Well, September is here again – a time for new beginnings for a lot of language graduates finishing their education and either ambitiously taking the first steps towards a career they’ve always dreamed of, or looking at job websites and thinking ‘I have no idea what I’m doing’. I didn’t even know project management was a thing until I did my MA, so as I am thoroughly lacking in creativity and have been a busy project manager these past few weeks, I thought I’d just write about my job today.
Translation project managers work for a translation agency, and plan and oversee translation projects, making sure that the translations are delivered on time and on budget. They also serve as first port of call for all queries to do with the project. This basic role underpins all translation project management positions, but the specific steps you’ll need to take and tasks you perform to fulfil it will vary between employers.
Here are a few of the main skills you need to be an effective project manager:
First of all, you need to be good at writing emails, because you’ll spend a LOT of time doing that. The PM is at the heart of each project, and the point of contact at the translation agency for all ongoing projects, relaying messages to clients, translators, reviewers, DTP specialists and their own colleagues and internal departments, making sure things go according to plan and keeping everyone as happy as possible.
You also need to be able to deal with deadlines: each project will have its own mini-deadlines before the Final Deadline. Then there are invoicing deadlines, internal deadlines for miscellaneous admin tasks, and the end of day deadline for getting as much as possible done before going home. So it’s really important that you’re able to take it all in your stride – or at least able to stay outwardly calm.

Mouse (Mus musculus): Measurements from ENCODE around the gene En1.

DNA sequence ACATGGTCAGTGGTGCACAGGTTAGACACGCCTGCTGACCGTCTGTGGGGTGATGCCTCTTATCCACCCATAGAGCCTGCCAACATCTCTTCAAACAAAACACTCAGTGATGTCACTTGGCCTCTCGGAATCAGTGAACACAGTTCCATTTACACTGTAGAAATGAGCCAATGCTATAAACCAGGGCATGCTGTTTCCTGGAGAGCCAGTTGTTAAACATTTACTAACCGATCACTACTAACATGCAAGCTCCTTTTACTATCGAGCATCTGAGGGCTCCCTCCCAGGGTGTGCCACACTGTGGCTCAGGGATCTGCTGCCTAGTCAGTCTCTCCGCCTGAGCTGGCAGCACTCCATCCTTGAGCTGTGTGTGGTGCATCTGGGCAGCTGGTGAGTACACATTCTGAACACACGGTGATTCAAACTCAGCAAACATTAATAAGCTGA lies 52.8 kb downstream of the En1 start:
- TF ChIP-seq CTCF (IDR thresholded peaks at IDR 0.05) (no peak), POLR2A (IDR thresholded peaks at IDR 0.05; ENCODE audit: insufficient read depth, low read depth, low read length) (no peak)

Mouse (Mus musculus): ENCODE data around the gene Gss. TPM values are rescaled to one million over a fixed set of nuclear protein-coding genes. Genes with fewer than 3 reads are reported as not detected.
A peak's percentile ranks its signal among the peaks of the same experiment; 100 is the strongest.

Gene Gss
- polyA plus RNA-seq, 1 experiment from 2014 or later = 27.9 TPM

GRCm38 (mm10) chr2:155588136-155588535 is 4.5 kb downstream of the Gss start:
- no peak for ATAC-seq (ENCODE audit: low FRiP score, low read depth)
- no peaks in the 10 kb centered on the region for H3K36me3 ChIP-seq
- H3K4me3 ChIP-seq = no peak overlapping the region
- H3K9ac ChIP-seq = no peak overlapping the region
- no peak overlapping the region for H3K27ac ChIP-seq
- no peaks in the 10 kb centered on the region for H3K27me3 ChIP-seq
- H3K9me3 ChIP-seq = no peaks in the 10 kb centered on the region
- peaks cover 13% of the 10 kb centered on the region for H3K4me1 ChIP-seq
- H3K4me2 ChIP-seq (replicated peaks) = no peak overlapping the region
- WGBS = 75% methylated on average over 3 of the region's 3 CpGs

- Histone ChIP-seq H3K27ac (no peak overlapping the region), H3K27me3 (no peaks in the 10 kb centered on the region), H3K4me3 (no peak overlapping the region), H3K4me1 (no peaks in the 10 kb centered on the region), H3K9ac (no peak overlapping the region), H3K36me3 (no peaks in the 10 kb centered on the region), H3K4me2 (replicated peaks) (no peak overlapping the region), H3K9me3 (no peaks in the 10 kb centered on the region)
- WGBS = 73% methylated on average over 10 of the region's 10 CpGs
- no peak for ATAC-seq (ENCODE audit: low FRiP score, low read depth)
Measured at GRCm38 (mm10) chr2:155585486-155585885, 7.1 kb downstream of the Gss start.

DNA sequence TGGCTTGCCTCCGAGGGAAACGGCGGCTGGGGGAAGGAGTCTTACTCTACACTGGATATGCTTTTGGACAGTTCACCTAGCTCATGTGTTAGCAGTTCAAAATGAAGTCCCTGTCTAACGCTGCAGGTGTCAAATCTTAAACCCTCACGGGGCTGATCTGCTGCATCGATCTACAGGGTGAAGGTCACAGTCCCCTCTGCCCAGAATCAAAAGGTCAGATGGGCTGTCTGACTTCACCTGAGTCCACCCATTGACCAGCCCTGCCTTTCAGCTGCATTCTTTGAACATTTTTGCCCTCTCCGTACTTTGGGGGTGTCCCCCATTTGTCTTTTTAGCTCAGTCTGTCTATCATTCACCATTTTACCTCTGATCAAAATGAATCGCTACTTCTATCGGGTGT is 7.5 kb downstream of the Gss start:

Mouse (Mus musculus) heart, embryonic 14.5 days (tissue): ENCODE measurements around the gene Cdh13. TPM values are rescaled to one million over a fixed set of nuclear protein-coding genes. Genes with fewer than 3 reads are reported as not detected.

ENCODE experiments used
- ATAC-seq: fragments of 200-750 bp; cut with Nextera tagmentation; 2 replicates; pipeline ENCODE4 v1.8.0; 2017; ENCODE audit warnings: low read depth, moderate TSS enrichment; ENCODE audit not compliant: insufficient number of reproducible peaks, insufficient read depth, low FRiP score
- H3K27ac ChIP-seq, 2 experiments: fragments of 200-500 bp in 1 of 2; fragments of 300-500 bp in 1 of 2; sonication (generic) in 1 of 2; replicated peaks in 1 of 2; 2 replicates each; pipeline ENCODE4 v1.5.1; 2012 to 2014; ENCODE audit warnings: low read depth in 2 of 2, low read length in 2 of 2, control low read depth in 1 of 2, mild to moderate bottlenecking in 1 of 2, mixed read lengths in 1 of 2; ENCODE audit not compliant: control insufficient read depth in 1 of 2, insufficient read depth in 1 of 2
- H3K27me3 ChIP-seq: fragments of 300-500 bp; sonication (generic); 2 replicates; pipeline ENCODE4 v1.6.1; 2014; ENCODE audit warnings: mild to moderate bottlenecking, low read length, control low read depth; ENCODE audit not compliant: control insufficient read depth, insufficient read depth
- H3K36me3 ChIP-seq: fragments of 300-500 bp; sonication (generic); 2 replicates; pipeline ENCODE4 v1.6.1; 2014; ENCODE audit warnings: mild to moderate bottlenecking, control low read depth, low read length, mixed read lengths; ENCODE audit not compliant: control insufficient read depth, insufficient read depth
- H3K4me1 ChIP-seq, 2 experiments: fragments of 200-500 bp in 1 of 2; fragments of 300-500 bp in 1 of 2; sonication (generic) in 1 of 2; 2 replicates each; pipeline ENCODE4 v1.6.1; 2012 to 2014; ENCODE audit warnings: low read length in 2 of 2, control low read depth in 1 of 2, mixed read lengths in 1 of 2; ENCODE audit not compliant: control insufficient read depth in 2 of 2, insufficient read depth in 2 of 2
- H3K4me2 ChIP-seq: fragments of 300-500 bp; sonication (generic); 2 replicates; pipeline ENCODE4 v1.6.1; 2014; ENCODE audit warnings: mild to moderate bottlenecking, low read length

Thirdly, because of all these deadlines, you’ll need to plan ahead and be able to come up with alternative plans if things go wrong, in order to minimise the impact on the client. There can be more than one approach to a project, and it’s up to you to try and work out the most efficient one.
Flexibility is a must – you could have an entire day of work planned out in your head by 10am, and at 10.05am you might get a request for a 10000 word translation due by 5pm the next day, or a translator might phone to tell you they’re ill and can’t make today’s deadline. You have to be ready for anything, and every day will be different.
Some multitasking ability is also useful. This is something I’ve picked up along the way, as I tend to prefer to concentrate on one task at a time. If you have multiple projects on the go at different stages, you’ll need to be able to pick up each one where you left off and deal with various interruptions. The easiest way I’ve found to deal with this is simply by making lists of what I need to accomplish, and adding new tasks/crossing off completed ones as the day goes on.
Perhaps most importantly, you need to have professional people skills, in order to be easy to work with and leave a good impression on everyone you contact.
At Lingua Translations, our project managers are always friendly and approachable, and ready to help and advise clients and translators alike at a moment’s notice.
For more information, to find out why you should choose Lingua Translations as your preferred language service provider, or to enquire about our translation services and professional interpreting services, simply contact us on:
Tel: +44 (0)1792 469990 or email: email@example.com